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The Seeds of Life

Jun 23, 2017
CC0 Public Domain

It’s a timeless question, asked by every kid that’s ever lived: where do babies come from? It turns out even the great scientific minds of the Enlightenment didn’t really have an answer. While navigators and cartographers seemed to have mastered the heavens and the Earth, other scientists were conducting bizarre experiments to put their finger on how exactly humans create life. Science writer Edward Dolnick joins us to tell the story of 250 years of searching and the meandering ways of scientific discovery.

Public domain

When you think about military science, what’s the first thing that comes to mind? Bombs and guns, right? Well, that’s not what interests the writer Mary Roach, who has a habit of seeking out eccentric scientific corners. She’s not so much curious about the killing as she is about the keeping alive. That curiosity led her to research into the battlefield’s more obscure threats: exhaustion, shock, bacteria, panic, even turkey vultures. Roach is coming to Utah, so we're rebroadcasting our conversation with her about the science of humans at war. (Rebroadcast)

Land on Fire

Jun 14, 2017
U.S. Department of Agriculture, Public Domain

Nature writer Gary Ferguson says we are facing a “perfect storm” when it comes to wildfires. Climate change has led to less snow, longer droughts, and more wind and there’s a lot of fuel on the forest floors. The result is ten more weeks of fire season than we saw in the early 70s, and those fires are hotter and often beyond control. Ferguson joins us Wednesday to talk about the role fire should play in a healthy ecosystem and the new reality of wildfire in the West.

The Nature Fix

Jun 6, 2017
Mark Stevens via CC BY-NC-SA 2.0/Flickr http://bit.ly/1hYHpKw

 

For centuries, great minds like Beethoven, Tesla, and Einstein have extolled the benefits of the outdoors. But these days, our lives are increasingly lived indoors and onscreen. Wondering if we could all use some more exposure to the natural world, the writer Florence Williams set out to explore the science of “our deep, cranial connection to natural landscapes.” She’ll join us to discuss how nature can make us healthier, happier, and more creative. [Rebroadcast]

Pinpoint

Jun 1, 2017

Even if you didn’t use GPS to find your way around town today, there’s every chance it touched your life. The Global Positioning System is now integrated into almost every part of modern existence. It helps land planes, route cell phone calls, predict the weather, grow food, and regulate global finance. Our guest, Greg Milner, has written a book that traces the history of GPS. He also examines the frightening costs of our growing dependence on it. (Rebroadcast)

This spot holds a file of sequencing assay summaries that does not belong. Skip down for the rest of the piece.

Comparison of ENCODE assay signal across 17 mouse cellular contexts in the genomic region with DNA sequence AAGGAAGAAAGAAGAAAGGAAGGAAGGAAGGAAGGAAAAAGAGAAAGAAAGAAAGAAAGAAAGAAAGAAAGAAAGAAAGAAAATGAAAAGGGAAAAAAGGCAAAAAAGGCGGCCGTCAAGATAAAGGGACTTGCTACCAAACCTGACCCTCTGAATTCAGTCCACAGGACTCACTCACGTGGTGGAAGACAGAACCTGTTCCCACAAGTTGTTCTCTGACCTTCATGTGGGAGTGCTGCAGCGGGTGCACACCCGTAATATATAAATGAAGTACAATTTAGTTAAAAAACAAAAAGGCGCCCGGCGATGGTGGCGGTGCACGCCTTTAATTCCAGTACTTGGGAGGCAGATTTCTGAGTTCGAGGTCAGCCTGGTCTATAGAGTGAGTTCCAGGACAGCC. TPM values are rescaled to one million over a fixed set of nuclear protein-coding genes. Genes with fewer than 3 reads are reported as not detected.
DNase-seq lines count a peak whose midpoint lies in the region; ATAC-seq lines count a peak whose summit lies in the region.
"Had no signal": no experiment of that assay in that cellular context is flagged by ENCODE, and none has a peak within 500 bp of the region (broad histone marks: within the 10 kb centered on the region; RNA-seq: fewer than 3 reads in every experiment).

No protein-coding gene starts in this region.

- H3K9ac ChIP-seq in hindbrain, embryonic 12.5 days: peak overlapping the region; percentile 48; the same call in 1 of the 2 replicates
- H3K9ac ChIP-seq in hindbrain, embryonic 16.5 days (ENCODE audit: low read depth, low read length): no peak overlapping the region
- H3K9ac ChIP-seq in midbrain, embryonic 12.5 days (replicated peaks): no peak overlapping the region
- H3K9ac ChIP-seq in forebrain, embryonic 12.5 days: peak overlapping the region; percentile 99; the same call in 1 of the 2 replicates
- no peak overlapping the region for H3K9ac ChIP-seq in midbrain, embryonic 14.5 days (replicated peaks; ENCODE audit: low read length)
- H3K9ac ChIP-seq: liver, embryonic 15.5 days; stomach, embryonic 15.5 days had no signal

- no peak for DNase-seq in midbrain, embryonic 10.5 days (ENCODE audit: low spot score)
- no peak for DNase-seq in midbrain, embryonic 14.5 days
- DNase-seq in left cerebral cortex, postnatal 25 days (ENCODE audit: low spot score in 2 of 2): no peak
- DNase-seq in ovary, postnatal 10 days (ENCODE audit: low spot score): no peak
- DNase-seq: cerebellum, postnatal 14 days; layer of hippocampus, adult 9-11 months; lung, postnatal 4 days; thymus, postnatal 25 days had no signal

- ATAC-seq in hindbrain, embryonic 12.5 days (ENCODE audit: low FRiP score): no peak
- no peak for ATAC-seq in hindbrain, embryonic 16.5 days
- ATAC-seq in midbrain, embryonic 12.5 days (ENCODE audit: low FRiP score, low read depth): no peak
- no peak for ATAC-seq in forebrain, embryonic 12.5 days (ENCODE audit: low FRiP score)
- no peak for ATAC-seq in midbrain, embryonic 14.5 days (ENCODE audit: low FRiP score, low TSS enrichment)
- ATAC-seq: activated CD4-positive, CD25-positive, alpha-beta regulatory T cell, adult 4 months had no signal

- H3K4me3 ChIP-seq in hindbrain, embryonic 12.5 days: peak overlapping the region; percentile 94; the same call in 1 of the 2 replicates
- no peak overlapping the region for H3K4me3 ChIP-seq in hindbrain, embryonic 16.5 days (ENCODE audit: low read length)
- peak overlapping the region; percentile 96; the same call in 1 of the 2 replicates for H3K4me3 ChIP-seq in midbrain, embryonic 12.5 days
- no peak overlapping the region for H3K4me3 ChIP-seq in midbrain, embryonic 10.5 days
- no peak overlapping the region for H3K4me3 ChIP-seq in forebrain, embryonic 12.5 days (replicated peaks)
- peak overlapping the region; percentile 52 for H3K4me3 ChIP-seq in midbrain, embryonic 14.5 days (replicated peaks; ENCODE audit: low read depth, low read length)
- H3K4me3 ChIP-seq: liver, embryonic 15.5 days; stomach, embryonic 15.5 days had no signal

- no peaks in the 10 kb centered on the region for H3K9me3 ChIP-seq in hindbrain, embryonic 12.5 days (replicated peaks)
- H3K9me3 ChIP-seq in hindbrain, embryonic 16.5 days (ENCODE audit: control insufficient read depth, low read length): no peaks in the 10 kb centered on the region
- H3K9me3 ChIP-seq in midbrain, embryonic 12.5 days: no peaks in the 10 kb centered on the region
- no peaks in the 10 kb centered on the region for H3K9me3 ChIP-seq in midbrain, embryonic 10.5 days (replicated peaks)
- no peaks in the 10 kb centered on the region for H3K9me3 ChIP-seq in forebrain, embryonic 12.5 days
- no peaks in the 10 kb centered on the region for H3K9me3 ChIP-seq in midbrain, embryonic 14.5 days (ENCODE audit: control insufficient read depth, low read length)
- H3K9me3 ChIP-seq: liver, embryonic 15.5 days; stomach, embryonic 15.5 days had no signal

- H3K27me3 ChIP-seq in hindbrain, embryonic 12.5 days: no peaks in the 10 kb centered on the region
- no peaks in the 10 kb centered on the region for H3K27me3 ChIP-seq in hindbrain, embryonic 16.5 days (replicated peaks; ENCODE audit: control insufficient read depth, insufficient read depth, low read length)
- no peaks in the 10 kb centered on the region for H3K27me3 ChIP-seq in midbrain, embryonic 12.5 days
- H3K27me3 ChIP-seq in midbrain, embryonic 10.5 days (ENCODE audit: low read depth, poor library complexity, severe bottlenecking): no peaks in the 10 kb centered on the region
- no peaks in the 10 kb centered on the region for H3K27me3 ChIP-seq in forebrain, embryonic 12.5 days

Benjamin Bergen is a cognitive scientist and he loves swearing. He actually studies it for a living. In a fascinating book, Bergen examines why we use swear words, why they’re so powerful, and how they work in our language and on our minds.  Swearing, he says, can be useful, funny, and cathartic. It also helps us express the strongest human emotions. Friday, we’re airing that conversation, but don’t worry: we’ve bleeped all the swear words. (Rebroadcast)

Greg Pye via Flickr (http://bit.ly/2mF1RKs) CC2.0 (http://bit.ly/1mhaR6e)

 

Wednesday, we’re talking about the value of rest. Of taking a break. From everything. For most of us, overwork is the new normal and rest is an afterthought. But the scholar Alex Soojung-Kim Pang says that by dismissing the importance of rest in our lives we stifle our ability to think creatively and truly recharge. Pang will join us to explain how long walks, afternoon naps, vigorous exercise, and "deep play" stimulate creative work and sustain creative lives. (Rebroadcast)

The Story of Pain

Apr 28, 2017

What is pain? You know it when you feel it, but it’s almost impossible to properly describe. And it turns out, our idea of what that suffering is and means has changed significantly over the centuries. Friday, Doug’s guest is British historian Joanna Bourke, who has written a book that investigates “The Story of Pain.” We’ll explore how knowing the history of pain helps us acknowledge our own sorrows and the suffering of others. (Rebroadcast)

In America today, nearly 10% of the population has diabetes; more than two-thirds of us are overweight or obese; and one out of 10 kids are thought to have nonalcoholic fatty liver disease. The journalist Gary Taubes blames all of these afflictions on one culprit: sugar. In his latest book, Taubes argues that sugar is the “principal cause of the chronic diseases most likely to kill us … in the 21st century.” Taubes joins us to make the case against sugar and why we’d be healthier without it. (Rebroadcast)

Cannibalism

Apr 20, 2017

Scientists have long regarded cannibalism as a bizarre phenomenon with little biological significance. In Western culture, it’s regarded as the ultimate taboo, the subject of horror movies or sensational tales of real-life flesh-eaters. But the true nature of cannibalism, says zoologist Bill Schutt, is even more intriguing, and more normal, than the misconceptions we often accept as fact. Schutt has written about the natural and cultural history of cannibalism, and he joins us Thursday to talk about it.

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